A real life application of Venn Diagrams, or How I spent my Sunday afternoon.

I was at the local neighborhood pool today, working on the all-important sun tan before heading inside to watch the FLA at WSH game at 3pm. It started drizzling, kind of like this:

After briefly looking around for a rainbow in the sky, and after overcoming the minor disappointment of not seeing one, I noticed that the drizzle was becoming more and more like a steady rain:

I decided to migrate towards the nearby umbrella, which was casting its large octagon-shaped shadow over a table and some chairs:
(The table and chairs can't be seen in the figure above because the shade is extremely dark).  As I was moving myself and my belongings, I noticed that because of the umbrella, the pattern of rain on the ground looked something like this:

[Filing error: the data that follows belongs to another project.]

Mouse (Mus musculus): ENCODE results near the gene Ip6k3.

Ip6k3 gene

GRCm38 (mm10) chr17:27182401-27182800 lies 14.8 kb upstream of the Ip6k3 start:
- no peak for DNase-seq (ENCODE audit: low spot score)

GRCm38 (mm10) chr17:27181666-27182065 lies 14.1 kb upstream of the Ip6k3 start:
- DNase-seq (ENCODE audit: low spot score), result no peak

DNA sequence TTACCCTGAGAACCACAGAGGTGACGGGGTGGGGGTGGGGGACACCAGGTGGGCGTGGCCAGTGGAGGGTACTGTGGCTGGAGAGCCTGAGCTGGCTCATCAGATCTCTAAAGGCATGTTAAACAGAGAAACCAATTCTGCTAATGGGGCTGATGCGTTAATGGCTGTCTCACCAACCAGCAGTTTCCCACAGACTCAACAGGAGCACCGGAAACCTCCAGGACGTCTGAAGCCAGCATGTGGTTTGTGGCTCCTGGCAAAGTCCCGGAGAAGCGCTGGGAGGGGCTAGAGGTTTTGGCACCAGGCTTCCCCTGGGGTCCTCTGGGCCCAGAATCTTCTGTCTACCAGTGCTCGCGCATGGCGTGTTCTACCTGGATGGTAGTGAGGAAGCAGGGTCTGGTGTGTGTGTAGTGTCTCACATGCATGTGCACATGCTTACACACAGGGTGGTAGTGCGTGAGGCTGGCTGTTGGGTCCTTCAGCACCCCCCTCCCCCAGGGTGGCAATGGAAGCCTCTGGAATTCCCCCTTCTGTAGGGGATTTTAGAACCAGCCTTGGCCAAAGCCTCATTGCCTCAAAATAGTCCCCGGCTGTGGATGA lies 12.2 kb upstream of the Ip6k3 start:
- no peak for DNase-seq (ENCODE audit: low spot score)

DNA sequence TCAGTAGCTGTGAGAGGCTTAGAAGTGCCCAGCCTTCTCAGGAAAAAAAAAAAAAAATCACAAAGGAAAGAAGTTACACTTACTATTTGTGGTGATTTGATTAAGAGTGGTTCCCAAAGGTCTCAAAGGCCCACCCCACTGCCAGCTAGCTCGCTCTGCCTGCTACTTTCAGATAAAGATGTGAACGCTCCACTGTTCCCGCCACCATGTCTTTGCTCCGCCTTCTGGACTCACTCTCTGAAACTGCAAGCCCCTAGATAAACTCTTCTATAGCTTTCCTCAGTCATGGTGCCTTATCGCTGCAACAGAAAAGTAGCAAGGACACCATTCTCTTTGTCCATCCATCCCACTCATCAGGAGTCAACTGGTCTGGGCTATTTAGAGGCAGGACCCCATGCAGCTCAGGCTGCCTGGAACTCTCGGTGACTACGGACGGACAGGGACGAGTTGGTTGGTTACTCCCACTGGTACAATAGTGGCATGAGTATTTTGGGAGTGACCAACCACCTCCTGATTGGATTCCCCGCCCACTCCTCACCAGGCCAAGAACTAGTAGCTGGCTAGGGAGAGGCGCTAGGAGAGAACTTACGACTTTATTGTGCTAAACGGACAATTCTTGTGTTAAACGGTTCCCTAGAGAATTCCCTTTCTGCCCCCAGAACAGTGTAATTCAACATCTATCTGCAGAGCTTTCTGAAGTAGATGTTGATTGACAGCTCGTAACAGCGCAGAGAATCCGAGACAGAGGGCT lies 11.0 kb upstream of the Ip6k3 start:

But the sun was still out also, and since the angle of the sun's rays was different than the angle at which the rain was falling, the umbrella cast a octagonal shadow that didn't exactly overlap with the dry areas:

So I says to myself, I says, I can have the best of both worlds.  I can be both sunny and dry if I just sit in the region
Sunny ∩ Rainy'

where the "prime" symbol is used here to denote "complement".  The above line is typically read "Sunny intersect Rainy complement", and means "Sunny and Not Rainy".  In other words, I should sit in the region outside the grey octagon, but inside the rainless octagon:
So I did exactly that until the rain stopped, and successfully got a nice tan while keeping dry.

Then it started getting hot, so I jumped into the pool.

The end. 

*Special thanks to Venn and his diagrams for their assistance with this article, and for helping me figure out how to get a sun tan without getting wet.*

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